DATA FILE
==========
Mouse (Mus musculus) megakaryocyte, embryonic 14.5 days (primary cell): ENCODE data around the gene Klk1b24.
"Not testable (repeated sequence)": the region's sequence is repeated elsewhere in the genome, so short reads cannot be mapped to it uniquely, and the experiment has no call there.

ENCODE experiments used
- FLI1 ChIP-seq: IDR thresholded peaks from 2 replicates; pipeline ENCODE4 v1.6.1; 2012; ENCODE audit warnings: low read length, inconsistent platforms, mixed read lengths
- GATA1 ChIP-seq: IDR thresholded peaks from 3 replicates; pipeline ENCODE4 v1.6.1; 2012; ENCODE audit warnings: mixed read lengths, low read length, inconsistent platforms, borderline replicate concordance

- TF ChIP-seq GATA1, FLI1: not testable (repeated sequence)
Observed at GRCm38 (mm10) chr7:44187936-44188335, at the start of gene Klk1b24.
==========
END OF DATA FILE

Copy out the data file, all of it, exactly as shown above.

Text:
Mouse (Mus musculus) megakaryocyte, embryonic 14.5 days (primary cell): ENCODE data around the gene Klk1b24.
"Not testable (repeated sequence)": the region's sequence is repeated elsewhere in the genome, so short reads cannot be mapped to it uniquely, and the experiment has no call there.

ENCODE experiments used
- FLI1 ChIP-seq: IDR thresholded peaks from 2 replicates; pipeline ENCODE4 v1.6.1; 2012; ENCODE audit warnings: low read length, inconsistent platforms, mixed read lengths
- GATA1 ChIP-seq: IDR thresholded peaks from 3 replicates; pipeline ENCODE4 v1.6.1; 2012; ENCODE audit warnings: mixed read lengths, low read length, inconsistent platforms, borderline replicate concordance

- TF ChIP-seq GATA1, FLI1: not testable (repeated sequence)
Observed at GRCm38 (mm10) chr7:44187936-44188335, at the start of gene Klk1b24.